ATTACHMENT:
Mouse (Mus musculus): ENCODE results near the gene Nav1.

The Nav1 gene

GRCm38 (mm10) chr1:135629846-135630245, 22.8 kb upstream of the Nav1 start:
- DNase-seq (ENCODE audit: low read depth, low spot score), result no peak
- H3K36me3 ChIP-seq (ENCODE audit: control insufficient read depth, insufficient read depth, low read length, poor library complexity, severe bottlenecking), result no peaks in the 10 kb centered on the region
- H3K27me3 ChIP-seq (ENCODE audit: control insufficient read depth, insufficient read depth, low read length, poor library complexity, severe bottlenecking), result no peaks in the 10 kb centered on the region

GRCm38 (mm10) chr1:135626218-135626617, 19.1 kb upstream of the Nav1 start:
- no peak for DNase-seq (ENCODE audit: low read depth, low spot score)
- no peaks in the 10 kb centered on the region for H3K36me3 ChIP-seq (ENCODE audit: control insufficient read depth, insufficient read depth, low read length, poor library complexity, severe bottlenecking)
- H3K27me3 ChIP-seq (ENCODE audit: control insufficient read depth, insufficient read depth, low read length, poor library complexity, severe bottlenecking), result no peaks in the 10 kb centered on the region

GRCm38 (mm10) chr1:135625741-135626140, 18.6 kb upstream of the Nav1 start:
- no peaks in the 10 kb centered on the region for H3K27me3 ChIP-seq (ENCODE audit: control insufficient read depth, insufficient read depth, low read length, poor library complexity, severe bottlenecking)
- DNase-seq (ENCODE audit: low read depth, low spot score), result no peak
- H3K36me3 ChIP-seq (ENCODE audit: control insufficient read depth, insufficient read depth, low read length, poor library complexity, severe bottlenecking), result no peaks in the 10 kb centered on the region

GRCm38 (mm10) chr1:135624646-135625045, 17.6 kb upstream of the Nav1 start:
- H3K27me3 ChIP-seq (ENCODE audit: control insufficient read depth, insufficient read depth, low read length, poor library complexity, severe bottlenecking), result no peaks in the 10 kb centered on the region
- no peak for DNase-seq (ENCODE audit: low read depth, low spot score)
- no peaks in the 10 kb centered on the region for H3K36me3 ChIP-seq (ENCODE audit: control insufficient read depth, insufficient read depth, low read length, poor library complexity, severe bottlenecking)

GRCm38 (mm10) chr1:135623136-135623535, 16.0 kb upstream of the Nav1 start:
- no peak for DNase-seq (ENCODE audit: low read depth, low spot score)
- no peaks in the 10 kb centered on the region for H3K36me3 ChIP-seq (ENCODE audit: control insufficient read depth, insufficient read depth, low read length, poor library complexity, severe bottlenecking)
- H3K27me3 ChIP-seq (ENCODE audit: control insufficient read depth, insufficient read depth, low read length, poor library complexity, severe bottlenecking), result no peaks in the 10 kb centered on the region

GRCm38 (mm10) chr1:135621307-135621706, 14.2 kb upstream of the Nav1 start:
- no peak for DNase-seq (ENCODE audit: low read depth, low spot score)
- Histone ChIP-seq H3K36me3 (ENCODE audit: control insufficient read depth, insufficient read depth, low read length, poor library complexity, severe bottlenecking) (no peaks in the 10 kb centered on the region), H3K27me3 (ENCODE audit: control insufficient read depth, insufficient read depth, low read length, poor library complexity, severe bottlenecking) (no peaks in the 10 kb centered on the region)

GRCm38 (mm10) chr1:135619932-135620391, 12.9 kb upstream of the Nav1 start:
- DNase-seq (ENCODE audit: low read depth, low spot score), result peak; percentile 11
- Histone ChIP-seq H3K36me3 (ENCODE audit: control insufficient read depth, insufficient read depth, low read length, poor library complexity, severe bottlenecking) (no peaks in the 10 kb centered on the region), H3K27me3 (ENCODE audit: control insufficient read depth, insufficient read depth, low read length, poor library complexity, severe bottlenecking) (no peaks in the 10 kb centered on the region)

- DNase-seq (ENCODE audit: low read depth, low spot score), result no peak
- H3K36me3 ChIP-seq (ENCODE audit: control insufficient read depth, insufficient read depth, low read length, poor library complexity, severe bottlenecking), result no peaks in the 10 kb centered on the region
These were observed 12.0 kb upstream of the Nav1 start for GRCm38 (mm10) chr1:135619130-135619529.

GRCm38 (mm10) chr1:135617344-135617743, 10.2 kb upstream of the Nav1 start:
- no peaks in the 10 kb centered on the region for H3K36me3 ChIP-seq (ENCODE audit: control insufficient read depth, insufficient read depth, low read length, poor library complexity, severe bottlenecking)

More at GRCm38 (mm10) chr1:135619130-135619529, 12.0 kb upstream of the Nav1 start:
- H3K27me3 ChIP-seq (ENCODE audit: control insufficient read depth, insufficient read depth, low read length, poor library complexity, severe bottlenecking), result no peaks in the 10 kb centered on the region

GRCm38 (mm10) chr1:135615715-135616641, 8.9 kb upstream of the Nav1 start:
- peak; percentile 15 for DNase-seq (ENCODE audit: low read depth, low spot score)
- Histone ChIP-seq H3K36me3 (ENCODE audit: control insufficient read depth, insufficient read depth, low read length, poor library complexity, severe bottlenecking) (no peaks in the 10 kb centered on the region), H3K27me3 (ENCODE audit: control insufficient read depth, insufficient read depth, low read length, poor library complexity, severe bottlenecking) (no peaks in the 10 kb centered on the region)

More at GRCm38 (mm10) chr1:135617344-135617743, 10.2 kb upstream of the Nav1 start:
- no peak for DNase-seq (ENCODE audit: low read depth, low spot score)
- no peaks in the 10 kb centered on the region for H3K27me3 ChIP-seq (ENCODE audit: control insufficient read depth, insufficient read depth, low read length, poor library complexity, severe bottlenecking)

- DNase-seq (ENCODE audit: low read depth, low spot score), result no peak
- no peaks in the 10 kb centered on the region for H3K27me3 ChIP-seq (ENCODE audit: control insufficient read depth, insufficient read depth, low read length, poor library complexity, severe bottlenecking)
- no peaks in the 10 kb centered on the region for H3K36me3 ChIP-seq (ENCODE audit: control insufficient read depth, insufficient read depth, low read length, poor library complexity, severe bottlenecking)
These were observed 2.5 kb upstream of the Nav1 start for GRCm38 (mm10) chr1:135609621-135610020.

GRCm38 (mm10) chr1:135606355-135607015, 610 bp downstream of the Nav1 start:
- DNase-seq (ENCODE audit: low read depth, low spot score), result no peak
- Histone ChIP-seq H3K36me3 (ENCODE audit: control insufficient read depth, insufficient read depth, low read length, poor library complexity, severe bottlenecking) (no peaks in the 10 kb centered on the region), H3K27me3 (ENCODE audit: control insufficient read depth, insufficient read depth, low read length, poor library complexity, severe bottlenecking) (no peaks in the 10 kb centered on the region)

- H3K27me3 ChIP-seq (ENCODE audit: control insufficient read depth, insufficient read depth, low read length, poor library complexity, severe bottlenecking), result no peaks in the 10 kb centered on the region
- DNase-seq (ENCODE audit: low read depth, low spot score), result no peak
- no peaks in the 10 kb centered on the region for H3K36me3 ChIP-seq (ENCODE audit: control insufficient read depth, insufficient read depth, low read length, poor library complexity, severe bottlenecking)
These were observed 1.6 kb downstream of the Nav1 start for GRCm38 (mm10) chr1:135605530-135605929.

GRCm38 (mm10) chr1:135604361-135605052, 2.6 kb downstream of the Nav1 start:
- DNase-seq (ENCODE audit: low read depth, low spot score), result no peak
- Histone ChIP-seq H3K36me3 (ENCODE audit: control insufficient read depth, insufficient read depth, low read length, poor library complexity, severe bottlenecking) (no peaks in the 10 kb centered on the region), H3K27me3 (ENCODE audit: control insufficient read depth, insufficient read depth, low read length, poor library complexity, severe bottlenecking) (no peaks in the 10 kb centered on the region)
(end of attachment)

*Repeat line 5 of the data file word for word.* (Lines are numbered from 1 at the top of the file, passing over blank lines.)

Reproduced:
- H3K36me3 ChIP-seq (ENCODE audit: control insufficient read depth, insufficient read depth, low read length, poor library complexity, severe bottlenecking), result no peaks in the 10 kb centered on the region